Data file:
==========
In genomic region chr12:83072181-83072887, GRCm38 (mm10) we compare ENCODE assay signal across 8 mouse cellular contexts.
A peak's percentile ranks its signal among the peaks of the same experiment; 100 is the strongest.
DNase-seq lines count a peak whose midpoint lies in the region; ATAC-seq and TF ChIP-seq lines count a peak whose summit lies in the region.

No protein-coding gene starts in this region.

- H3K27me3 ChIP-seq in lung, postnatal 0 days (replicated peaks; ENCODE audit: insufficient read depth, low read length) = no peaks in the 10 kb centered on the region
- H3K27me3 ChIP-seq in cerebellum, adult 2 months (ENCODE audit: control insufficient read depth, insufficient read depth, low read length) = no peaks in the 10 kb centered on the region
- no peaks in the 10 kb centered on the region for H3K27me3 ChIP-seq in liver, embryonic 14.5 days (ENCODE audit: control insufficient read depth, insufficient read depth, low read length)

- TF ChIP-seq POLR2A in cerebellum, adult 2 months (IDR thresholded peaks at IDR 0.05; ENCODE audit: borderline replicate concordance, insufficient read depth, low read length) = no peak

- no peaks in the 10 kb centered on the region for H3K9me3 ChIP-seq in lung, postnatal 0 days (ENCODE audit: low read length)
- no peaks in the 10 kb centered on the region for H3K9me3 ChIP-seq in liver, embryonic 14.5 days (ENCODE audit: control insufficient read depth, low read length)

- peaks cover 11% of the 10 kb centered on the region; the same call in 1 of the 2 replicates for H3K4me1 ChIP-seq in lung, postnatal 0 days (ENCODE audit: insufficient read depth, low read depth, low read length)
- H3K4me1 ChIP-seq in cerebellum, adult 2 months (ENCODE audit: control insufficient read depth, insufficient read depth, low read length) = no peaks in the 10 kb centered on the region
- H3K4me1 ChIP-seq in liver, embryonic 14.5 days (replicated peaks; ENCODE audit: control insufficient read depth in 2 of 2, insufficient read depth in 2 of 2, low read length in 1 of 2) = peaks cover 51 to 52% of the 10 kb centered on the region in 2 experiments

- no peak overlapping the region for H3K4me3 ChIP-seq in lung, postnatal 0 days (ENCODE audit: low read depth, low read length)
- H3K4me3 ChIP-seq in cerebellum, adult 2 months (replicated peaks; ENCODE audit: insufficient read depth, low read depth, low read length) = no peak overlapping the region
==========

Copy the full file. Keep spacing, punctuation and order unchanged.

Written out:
In genomic region chr12:83072181-83072887, GRCm38 (mm10) we compare ENCODE assay signal across 8 mouse cellular contexts.
A peak's percentile ranks its signal among the peaks of the same experiment; 100 is the strongest.
DNase-seq lines count a peak whose midpoint lies in the region; ATAC-seq and TF ChIP-seq lines count a peak whose summit lies in the region.

No protein-coding gene starts in this region.

- H3K27me3 ChIP-seq in lung, postnatal 0 days (replicated peaks; ENCODE audit: insufficient read depth, low read length) = no peaks in the 10 kb centered on the region
- H3K27me3 ChIP-seq in cerebellum, adult 2 months (ENCODE audit: control insufficient read depth, insufficient read depth, low read length) = no peaks in the 10 kb centered on the region
- no peaks in the 10 kb centered on the region for H3K27me3 ChIP-seq in liver, embryonic 14.5 days (ENCODE audit: control insufficient read depth, insufficient read depth, low read length)

- TF ChIP-seq POLR2A in cerebellum, adult 2 months (IDR thresholded peaks at IDR 0.05; ENCODE audit: borderline replicate concordance, insufficient read depth, low read length) = no peak

- no peaks in the 10 kb centered on the region for H3K9me3 ChIP-seq in lung, postnatal 0 days (ENCODE audit: low read length)
- no peaks in the 10 kb centered on the region for H3K9me3 ChIP-seq in liver, embryonic 14.5 days (ENCODE audit: control insufficient read depth, low read length)

- peaks cover 11% of the 10 kb centered on the region; the same call in 1 of the 2 replicates for H3K4me1 ChIP-seq in lung, postnatal 0 days (ENCODE audit: insufficient read depth, low read depth, low read length)
- H3K4me1 ChIP-seq in cerebellum, adult 2 months (ENCODE audit: control insufficient read depth, insufficient read depth, low read length) = no peaks in the 10 kb centered on the region
- H3K4me1 ChIP-seq in liver, embryonic 14.5 days (replicated peaks; ENCODE audit: control insufficient read depth in 2 of 2, insufficient read depth in 2 of 2, low read length in 1 of 2) = peaks cover 51 to 52% of the 10 kb centered on the region in 2 experiments

- no peak overlapping the region for H3K4me3 ChIP-seq in lung, postnatal 0 days (ENCODE audit: low read depth, low read length)
- H3K4me3 ChIP-seq in cerebellum, adult 2 months (replicated peaks; ENCODE audit: insufficient read depth, low read depth, low read length) = no peak overlapping the region